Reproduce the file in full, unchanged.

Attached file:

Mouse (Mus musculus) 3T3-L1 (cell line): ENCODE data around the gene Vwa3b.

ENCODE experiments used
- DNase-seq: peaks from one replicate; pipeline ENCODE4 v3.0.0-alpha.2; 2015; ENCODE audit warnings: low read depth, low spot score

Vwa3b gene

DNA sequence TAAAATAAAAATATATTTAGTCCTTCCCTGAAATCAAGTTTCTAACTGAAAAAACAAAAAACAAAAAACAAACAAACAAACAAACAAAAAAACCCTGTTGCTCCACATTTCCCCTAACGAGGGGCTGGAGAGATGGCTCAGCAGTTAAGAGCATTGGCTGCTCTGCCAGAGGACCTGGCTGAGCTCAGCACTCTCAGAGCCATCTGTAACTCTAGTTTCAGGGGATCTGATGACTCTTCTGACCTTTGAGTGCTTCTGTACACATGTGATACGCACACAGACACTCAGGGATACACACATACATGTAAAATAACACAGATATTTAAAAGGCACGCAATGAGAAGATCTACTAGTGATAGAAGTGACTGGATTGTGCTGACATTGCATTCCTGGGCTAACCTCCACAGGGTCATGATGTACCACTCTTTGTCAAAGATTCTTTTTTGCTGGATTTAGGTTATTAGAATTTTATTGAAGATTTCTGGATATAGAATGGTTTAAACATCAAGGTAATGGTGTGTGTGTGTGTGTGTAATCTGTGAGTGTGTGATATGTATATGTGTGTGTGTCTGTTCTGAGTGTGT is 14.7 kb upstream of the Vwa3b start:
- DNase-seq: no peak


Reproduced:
Mouse (Mus musculus) 3T3-L1 (cell line): ENCODE data around the gene Vwa3b.

ENCODE experiments used
- DNase-seq: peaks from one replicate; pipeline ENCODE4 v3.0.0-alpha.2; 2015; ENCODE audit warnings: low read depth, low spot score

Vwa3b gene

DNA sequence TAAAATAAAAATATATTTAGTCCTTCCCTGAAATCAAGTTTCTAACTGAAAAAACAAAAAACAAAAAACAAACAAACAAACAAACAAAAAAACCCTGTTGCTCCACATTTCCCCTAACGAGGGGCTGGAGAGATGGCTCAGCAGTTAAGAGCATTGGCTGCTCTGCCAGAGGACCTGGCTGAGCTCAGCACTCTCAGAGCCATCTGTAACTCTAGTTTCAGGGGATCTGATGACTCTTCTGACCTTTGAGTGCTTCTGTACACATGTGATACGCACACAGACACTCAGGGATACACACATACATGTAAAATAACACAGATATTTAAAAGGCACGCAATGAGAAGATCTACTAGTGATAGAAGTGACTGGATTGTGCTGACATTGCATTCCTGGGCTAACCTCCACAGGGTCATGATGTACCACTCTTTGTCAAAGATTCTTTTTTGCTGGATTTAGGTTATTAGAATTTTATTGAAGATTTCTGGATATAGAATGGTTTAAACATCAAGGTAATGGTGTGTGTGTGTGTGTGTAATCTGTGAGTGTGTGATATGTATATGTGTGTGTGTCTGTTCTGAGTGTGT is 14.7 kb upstream of the Vwa3b start:
- DNase-seq: no peak